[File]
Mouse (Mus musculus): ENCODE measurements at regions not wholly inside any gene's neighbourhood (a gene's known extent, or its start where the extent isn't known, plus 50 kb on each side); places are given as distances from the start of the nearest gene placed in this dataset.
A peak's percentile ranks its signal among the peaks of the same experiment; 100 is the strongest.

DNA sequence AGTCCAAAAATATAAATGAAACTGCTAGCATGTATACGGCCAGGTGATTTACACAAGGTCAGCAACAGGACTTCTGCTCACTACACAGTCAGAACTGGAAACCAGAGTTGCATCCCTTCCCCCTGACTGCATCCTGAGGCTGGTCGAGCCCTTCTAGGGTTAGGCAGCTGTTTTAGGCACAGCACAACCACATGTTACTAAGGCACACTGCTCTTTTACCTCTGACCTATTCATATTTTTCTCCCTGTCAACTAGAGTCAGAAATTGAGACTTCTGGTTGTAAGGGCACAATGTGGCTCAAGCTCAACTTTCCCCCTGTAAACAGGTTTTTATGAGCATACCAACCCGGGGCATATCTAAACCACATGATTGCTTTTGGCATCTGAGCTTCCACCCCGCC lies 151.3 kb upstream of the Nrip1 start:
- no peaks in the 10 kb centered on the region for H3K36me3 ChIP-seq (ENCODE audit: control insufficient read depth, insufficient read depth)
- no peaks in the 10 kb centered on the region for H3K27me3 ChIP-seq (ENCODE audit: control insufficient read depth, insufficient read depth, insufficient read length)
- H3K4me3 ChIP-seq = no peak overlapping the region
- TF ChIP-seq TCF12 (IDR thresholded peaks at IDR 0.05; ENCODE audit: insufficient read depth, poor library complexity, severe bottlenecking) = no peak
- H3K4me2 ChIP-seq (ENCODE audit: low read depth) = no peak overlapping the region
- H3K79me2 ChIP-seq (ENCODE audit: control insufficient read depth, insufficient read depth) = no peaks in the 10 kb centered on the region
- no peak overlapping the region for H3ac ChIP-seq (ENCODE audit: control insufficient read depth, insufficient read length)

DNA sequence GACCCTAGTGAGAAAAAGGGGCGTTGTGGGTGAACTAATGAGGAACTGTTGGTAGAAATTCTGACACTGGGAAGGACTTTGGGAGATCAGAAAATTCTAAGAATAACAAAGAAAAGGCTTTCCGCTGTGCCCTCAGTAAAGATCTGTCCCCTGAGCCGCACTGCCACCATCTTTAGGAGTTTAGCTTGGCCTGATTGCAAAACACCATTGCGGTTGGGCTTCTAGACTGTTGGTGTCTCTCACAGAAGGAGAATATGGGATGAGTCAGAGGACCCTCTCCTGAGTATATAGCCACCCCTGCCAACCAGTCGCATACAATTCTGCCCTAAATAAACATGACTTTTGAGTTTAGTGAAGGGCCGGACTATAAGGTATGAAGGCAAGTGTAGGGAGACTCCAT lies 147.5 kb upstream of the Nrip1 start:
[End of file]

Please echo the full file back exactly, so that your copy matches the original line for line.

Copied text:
Mouse (Mus musculus): ENCODE measurements at regions not wholly inside any gene's neighbourhood (a gene's known extent, or its start where the extent isn't known, plus 50 kb on each side); places are given as distances from the start of the nearest gene placed in this dataset.
A peak's percentile ranks its signal among the peaks of the same experiment; 100 is the strongest.

DNA sequence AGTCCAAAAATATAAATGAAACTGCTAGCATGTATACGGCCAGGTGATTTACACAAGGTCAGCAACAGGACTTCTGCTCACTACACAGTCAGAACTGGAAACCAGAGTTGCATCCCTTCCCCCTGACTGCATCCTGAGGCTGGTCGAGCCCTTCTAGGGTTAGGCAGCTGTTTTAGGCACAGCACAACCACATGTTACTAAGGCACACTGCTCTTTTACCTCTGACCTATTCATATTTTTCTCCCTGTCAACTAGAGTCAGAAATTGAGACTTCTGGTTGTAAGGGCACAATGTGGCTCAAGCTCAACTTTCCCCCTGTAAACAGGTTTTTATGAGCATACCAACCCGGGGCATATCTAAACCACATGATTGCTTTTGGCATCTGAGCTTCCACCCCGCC lies 151.3 kb upstream of the Nrip1 start:
- no peaks in the 10 kb centered on the region for H3K36me3 ChIP-seq (ENCODE audit: control insufficient read depth, insufficient read depth)
- no peaks in the 10 kb centered on the region for H3K27me3 ChIP-seq (ENCODE audit: control insufficient read depth, insufficient read depth, insufficient read length)
- H3K4me3 ChIP-seq = no peak overlapping the region
- TF ChIP-seq TCF12 (IDR thresholded peaks at IDR 0.05; ENCODE audit: insufficient read depth, poor library complexity, severe bottlenecking) = no peak
- H3K4me2 ChIP-seq (ENCODE audit: low read depth) = no peak overlapping the region
- H3K79me2 ChIP-seq (ENCODE audit: control insufficient read depth, insufficient read depth) = no peaks in the 10 kb centered on the region
- no peak overlapping the region for H3ac ChIP-seq (ENCODE audit: control insufficient read depth, insufficient read length)

DNA sequence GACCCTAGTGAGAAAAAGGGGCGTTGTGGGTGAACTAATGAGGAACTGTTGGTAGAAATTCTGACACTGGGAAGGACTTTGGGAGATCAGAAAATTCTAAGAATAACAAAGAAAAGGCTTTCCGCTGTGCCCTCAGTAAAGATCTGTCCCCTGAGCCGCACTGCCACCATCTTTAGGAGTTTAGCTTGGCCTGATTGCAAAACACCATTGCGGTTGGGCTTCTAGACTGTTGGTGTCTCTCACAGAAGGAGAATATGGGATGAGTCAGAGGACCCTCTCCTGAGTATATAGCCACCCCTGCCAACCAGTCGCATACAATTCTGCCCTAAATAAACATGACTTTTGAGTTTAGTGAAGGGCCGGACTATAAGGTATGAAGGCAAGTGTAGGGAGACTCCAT lies 147.5 kb upstream of the Nrip1 start: